HOST: Today, we bring you a This I Believe essay from Joel Schmidt, a clinical psychologist at the outpatient Veterans Affairs Mental Health Clinic in Oakland, California. He's worked in the VA for 13 years. Here is Joel Schmidt with his essay for This I Believe. SCHMIDT: I listen to people for a living. As a psychologist in the Department of Veterans Affairs, I hear about some of the worst experiences humans have to bear. I have sat face-to-face with a Bataan Death March Survivor, an airman shot down over Germany, a Marine who was at the Chosin Reservoir, veterans from every region of Vietnam, medics and infantry soldiers from Afghanistan and Iraq. I have spoken with people who have been assaulted and brutalized by their own comrades, and parents who've had to attend their own children's funerals. I have gained a surprising belief from hearing about so much agony: I believe in the power of human resilience. I am continually inspired by the ability of the emotionally wounded to pick themselves up and keep going after enduring the most traumatic circumstances imaginable. Iraqi veterans describe to me the constant hell of unpredictable IED attacks and invisible snipers. By the time they get home, many can't drive on the freeway or be in the same room with old friends. One vet described being locked in an emotional cage between numbness and rage. Emerging from this terrible backdrop, many Iraqi vets have surprised me with their drive to recover and their unpredictable ways of giving back some meaning to their lives. For example, there was a veteran whose most powerful therapeutic experience was helping his grandmother keep her small business running. This cause gave him a reason to care, someone to emotionally connect with and ultimately a reason to get up in the morning. This might sound like naive optimism when in fact treatment is often long and hard, and not every story has a happy ending. Some days when I go home my head hurts. I feel sad or worried or angry or ineffective. On these days, I have to appeal to my own strategies for self-care, pick myself back up and keep going. I went to school to learn how to help people get better. Instead, it is often the very people I have spent my career trying to help that remind me how to care for myself. I keep a catalog of them in my head and I try to use this list as a road map, an inspiration and a reminder of what human resilience can achieve. I make it a point to complement the strength and ingenuity of the people who sit in my office. But the truth is, I don't think many of them realize the depth of my admiration. Sitting in the room with these people every day allows me to hope that I might also find strength to face future problems. This solid sense of hope is a gift and it is my humble desire to share it with the next person who sits with me.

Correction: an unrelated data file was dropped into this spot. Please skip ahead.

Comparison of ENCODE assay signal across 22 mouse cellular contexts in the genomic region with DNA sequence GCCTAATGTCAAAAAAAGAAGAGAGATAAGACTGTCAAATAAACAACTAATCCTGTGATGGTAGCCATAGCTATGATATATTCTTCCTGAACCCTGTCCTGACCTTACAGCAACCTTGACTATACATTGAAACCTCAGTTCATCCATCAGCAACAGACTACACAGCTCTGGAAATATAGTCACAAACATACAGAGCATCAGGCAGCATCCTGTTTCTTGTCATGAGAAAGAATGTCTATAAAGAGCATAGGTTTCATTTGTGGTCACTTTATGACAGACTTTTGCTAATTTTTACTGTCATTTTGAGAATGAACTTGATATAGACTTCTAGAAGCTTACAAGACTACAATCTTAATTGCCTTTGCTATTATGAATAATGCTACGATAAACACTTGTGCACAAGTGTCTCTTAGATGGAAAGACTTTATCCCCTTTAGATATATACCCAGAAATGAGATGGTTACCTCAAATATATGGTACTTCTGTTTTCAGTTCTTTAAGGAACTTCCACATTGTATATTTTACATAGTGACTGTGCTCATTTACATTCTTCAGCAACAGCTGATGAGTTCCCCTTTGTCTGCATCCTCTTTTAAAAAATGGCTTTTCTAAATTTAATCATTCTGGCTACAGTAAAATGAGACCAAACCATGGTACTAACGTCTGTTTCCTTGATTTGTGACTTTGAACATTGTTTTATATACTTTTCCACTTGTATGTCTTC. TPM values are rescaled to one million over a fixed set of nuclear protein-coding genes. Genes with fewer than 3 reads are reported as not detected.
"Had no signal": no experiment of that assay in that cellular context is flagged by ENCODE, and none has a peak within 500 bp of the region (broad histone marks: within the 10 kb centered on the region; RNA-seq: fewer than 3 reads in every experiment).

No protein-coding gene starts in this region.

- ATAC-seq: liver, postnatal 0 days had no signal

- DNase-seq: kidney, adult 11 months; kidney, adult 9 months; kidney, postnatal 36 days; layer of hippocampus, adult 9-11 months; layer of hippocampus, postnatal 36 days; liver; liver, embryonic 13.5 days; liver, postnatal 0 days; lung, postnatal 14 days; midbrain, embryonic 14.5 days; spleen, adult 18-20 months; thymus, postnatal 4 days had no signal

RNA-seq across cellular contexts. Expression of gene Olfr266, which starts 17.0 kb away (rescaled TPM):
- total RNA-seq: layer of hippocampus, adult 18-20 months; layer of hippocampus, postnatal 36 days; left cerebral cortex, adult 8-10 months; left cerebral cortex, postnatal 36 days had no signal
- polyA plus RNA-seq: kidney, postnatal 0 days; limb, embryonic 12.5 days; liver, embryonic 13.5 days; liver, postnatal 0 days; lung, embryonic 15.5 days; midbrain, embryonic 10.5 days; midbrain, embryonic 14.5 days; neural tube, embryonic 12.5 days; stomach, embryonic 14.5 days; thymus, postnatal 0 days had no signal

Related Website

http://www.thisibelieve.org